Above: John Schulman (left) and Scott Finley in their new Bovina bake shop. Photos by Andrew Wyrich.
When John Schulman and Scott Finley were deciding on a name for their soon-to-be-opened café, one option in particular immediately stuck.
“We just kept saying ‘tart,’ ‘tart,’ ‘tart,’ and then Scott said to me ‘you’re an old tart’ and the minute he said it we were both like ‘that is it!” John said. “It just makes you smile.”
The café, which opened in just over two weeks, might have had an expedited grand opening, but its coffee drinks and baked goods have been a hit for not only the residents of Bovina, but people from across the Catskills.
Two Old Tarts, complete with cream-colored trays of baked goods, WiFi and a pick-your-own vinyl player featuring three generations of collections, has been going full steam since opening.
Watershed Post: So, you said you had to open the store in 16 days. What was that like? What did you have to prepare in order to open?
John: Jeez, painting the tables, trying to merchandise – and we’re not even there yet. We had a plethora of things to make this place ready to open. We tried to stock the shelves, but because we opened so quickly the shelves have sold out.
Scott: Getting over the fear of using the espresso machine! [laughs] We had to learn all of the equipment. Especially the ovens, because you know, ovens each have their own idiosyncrasies. You have to play around with it for a while.
WP: What do you envision Two Old Tarts being?
John: We really wanted to create a space where people could just hang out. I love listening to music on vinyl, and we wanted it to be a different kind of place where you could just pick what you like and put some music on. We also have a back room lounge – that was actually my family room growing up – and I wanted to recreate that here. We want people to feel comfortable and be part of the charm.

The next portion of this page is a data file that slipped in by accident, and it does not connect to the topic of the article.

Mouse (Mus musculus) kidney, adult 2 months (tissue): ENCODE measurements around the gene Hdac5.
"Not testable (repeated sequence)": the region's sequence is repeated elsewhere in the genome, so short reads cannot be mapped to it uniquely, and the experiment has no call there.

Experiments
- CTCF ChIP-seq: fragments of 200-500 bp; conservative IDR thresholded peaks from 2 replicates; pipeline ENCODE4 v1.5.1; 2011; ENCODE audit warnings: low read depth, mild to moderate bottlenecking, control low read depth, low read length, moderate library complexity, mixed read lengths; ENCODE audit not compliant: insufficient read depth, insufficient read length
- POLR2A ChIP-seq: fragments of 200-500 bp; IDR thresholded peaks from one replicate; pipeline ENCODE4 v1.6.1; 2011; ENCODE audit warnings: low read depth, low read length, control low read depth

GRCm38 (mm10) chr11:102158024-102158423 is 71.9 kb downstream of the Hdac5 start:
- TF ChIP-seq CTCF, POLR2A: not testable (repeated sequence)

WP: Why did you decide to open up a café?
John: I had been in corporate fashion for most of my career and when I turned 50 I was commuting back and forth to Los Angeles every other week, so I wanted to be here full time. We wanted to figure out something we could do that would let us earn a living – no one here is looking to get rich [laughs].
Scott: For me, it was the baking. Part of meeting John, I would go to someone’s house and instead of bring wine or something, I would bake something and people loved it and shortly thereafter I decided to start a business that sold baked goods. Soon enough, I started taking continuing education courses to get over the fear of producing something in mass quantities. We had a name called ‘Sweet Sensations.’
WP: Why did you decide on Bovina as a place for your café?
John: Once we came in here for the first time, both Scott and I saw the potential, and it just had the right feeling. We both simultaneously agreed this was it.
Scott: Not only the charm, but it had everything we needed already here. If we were to do this in Andes, we would have had to buy all of this equipment.
John: It was a big economic advantage to have all of the equipment already here.
WP: What have been some of the reactions of people coming in for the first time?
John: I think people are most of all are just happy that this is open. People seem to really love having a bakery because they are so rare. They have all said they really love the name and want t-shirts. Overall, the reaction has been incredibly positive. But we hope people are honest with us, because if there is something they don’t like, we can’t change it unless we know about it. We are really encouraging feedback – even if it’s negative.